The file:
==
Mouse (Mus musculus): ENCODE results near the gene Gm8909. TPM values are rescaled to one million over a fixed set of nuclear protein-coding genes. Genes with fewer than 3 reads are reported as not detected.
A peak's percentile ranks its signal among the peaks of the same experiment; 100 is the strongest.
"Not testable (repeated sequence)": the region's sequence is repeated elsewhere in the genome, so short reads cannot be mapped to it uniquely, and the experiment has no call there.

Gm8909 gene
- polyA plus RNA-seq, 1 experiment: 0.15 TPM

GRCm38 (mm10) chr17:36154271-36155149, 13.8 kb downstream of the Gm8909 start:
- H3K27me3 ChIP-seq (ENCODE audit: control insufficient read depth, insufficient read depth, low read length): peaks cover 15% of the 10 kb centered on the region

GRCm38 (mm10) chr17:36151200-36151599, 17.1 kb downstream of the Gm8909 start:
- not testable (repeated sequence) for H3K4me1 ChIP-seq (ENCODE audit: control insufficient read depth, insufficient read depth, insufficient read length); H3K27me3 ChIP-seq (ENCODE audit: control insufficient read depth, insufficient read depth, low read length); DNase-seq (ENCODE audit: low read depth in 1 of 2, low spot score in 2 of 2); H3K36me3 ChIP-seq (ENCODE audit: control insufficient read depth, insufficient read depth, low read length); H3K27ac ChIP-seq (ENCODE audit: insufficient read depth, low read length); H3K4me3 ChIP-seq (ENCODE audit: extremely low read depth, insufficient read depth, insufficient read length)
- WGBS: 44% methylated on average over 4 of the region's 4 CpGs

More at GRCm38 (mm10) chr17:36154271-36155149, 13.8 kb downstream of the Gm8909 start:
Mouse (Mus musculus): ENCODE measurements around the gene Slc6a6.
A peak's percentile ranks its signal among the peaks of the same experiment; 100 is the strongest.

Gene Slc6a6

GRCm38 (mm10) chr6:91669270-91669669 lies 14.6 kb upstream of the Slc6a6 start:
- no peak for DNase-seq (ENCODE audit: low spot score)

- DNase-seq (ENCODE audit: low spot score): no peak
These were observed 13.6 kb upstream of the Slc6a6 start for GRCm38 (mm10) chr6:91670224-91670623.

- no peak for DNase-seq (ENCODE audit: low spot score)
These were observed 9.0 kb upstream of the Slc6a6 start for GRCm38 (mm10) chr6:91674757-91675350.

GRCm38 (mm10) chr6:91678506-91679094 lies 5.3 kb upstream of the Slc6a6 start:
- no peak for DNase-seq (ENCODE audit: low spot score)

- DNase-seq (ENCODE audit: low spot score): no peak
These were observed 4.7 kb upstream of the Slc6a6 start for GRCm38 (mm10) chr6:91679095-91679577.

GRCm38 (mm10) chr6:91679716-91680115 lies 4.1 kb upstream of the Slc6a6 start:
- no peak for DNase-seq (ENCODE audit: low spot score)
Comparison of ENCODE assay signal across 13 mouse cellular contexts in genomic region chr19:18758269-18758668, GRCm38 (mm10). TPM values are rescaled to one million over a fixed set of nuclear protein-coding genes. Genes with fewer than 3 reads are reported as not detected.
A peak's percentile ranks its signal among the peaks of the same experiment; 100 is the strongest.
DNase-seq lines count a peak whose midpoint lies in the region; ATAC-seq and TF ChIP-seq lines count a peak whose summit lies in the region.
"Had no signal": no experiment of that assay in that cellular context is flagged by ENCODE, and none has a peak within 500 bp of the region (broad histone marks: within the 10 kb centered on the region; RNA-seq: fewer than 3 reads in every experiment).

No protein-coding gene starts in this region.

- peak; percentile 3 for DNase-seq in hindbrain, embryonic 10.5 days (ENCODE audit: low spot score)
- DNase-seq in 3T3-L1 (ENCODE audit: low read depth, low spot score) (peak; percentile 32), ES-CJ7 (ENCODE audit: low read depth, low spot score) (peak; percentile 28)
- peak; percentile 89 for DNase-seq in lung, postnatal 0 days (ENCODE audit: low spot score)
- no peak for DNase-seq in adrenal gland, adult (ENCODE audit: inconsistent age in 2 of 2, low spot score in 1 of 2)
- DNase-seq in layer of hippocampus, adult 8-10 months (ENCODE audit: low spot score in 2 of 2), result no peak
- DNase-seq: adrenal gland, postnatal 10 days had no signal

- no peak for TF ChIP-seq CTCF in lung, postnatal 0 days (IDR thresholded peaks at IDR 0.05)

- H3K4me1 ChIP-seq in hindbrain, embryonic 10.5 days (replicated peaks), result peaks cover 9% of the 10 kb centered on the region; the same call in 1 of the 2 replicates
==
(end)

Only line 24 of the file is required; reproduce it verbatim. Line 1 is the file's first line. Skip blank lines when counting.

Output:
These were observed 4.7 kb upstream of the Slc6a6 start for GRCm38 (mm10) chr6:91679095-91679577.